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Multi-choic e answers in exams a gamble


MIKE J MOSELEY

Multi-choic e answers in exams a gamble

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I’M WRITING to condemn the idea of supplying multi-choice answers to exam questions given to children. Here again I am in agreement with the late Gladstone Holder who deplored them. Holder and I could not have been further apart where political orientation is concerned since I am as far to the left wing of political ideas as it is possible to get.

So if he and I can have agree on something, that thing is worth serious consideration.

In my day, children getting ready for exams were called upon to do serious thinking in order to come up with correct answers to all sorts of questions in several different subjects. They never had to entertain any specious plausibilities at all. There were no blind alleys to confuse their mental itinerates; study your subject matter, study it hard enough, and you can figure out the correct answer every time. You don’t have to gamble.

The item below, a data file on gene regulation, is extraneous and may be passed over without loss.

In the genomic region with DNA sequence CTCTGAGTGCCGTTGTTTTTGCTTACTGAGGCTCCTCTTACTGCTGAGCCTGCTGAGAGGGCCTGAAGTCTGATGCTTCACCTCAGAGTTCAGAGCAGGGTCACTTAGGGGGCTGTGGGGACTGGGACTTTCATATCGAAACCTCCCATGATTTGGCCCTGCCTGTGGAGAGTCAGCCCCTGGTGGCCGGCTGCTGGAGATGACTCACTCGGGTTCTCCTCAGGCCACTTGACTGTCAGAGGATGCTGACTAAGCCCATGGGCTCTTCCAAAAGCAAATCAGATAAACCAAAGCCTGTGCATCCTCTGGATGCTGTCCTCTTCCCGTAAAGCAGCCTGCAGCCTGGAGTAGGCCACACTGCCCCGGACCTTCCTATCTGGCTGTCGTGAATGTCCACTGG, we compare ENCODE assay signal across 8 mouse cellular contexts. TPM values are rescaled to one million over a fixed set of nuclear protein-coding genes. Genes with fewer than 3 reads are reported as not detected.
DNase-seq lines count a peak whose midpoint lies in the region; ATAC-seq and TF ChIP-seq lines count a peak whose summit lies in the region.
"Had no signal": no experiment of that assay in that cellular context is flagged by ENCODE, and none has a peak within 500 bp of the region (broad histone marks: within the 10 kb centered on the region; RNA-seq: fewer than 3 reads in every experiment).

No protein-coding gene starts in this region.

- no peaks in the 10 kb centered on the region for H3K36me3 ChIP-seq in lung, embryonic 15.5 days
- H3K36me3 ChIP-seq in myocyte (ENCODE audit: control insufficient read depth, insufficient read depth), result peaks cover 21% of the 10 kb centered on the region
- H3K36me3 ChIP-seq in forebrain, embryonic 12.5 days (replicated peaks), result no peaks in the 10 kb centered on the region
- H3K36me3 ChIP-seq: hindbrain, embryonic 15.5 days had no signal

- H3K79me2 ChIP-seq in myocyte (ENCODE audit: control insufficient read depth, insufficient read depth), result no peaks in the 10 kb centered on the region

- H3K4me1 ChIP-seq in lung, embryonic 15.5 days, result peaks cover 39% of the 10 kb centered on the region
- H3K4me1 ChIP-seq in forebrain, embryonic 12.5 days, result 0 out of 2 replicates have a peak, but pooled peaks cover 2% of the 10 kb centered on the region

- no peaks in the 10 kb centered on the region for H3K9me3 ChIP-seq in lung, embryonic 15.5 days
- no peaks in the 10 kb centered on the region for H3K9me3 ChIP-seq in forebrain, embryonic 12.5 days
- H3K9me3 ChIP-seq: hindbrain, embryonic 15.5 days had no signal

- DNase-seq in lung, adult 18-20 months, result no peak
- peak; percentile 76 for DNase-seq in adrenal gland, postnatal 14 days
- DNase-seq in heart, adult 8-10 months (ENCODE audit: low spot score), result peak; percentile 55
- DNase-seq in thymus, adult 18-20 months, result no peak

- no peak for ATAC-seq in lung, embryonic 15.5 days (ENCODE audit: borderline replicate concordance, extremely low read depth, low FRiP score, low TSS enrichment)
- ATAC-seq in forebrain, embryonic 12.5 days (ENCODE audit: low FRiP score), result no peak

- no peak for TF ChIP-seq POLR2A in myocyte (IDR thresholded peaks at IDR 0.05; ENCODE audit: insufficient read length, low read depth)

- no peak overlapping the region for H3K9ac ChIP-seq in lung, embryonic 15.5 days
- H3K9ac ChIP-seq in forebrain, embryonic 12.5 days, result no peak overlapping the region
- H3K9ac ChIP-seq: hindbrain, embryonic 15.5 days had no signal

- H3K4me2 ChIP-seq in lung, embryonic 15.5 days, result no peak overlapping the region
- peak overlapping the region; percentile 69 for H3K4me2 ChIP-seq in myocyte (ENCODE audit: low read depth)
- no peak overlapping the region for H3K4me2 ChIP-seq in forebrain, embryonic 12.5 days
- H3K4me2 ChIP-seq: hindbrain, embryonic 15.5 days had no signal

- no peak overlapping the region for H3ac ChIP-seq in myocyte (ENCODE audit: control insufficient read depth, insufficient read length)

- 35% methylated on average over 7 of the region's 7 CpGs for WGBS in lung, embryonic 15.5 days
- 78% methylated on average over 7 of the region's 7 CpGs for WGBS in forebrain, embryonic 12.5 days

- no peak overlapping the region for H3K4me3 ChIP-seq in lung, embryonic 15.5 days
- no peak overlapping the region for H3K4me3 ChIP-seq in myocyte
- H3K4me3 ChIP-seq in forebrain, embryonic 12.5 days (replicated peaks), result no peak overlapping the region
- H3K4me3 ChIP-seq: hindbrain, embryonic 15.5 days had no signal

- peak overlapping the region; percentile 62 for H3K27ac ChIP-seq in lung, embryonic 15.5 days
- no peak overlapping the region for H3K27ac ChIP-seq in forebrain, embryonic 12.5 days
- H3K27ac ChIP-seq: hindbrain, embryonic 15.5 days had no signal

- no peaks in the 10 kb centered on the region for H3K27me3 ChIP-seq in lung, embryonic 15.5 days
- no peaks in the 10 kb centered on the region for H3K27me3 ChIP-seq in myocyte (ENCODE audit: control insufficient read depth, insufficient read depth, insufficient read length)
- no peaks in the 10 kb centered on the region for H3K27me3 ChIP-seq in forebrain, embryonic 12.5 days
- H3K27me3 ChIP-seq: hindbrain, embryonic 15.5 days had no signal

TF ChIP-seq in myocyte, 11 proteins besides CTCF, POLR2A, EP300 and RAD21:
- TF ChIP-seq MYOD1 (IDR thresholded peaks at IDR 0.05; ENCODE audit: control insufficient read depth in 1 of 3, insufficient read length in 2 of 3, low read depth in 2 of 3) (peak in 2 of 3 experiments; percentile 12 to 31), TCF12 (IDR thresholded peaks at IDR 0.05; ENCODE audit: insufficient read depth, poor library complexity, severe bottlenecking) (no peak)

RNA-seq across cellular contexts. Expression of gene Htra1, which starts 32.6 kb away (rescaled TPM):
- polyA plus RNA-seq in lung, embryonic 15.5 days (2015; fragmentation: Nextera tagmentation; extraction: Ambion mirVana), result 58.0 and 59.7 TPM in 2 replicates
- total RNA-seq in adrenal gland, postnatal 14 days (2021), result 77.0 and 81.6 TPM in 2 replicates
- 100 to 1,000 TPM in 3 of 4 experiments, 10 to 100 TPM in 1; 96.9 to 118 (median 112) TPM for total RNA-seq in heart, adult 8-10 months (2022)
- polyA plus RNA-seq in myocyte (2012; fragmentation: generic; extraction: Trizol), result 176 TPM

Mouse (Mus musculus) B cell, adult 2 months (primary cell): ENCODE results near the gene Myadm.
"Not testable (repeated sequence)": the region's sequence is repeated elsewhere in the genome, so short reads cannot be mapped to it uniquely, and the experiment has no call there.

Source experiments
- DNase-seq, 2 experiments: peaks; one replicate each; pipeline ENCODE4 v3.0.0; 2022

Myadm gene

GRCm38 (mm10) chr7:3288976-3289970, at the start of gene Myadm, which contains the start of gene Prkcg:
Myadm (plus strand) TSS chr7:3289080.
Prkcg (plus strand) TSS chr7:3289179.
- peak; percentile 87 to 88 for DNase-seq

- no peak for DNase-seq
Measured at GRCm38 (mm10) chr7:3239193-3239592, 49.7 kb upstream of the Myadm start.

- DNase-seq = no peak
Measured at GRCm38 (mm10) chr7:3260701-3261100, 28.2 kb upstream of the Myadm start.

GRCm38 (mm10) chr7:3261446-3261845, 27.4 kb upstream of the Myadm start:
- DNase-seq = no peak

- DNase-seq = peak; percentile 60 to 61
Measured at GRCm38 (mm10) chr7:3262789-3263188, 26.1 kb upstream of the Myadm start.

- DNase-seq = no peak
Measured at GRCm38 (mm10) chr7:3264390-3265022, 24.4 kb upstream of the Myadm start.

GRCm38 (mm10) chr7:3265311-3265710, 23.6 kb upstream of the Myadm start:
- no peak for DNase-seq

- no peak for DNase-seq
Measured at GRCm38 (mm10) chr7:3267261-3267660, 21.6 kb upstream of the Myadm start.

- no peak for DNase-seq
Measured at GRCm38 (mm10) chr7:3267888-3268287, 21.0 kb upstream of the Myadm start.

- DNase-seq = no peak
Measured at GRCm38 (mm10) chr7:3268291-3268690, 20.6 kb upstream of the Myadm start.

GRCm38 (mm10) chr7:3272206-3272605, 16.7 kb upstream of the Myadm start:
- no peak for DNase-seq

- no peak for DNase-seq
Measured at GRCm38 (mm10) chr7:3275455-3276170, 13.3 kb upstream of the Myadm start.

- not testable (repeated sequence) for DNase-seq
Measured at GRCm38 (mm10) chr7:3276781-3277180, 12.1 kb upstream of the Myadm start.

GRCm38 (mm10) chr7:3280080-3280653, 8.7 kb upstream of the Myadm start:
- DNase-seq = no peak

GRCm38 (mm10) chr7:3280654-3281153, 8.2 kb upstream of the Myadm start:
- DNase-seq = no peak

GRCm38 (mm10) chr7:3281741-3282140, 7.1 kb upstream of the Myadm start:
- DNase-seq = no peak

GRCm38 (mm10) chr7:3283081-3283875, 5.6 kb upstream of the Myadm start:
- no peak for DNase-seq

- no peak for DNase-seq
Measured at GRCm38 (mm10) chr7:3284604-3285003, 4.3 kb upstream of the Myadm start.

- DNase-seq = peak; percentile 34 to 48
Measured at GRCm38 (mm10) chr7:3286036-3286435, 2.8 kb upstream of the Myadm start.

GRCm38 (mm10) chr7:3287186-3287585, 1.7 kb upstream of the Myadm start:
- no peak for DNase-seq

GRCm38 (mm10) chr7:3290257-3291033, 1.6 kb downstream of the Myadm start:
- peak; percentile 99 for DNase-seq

Consider this also. Examinations are not only a means of testing a pupil’s knowledge. They serve, intentionally or not, as a means of reinforcing what has already been learnt. But when students are given several extraneous answers to entertain, this salutary phenomenon disappears. Then the opposite effect takes place. Permanent confusion as to what the answers are to specific questions sets in.

Some would say that the children are not intended to be induced to gamble. But in practice they frequently will be so induced anyway.

If examiners want to find out if students really know their work let them hurt their head to so frame the questions as to compel the unnecessary to produce the goods.

The world has in far too much confusion already without allowing shiftless and unnecessarily creative examiners to add to the amount.

MIKE J MOSELEY

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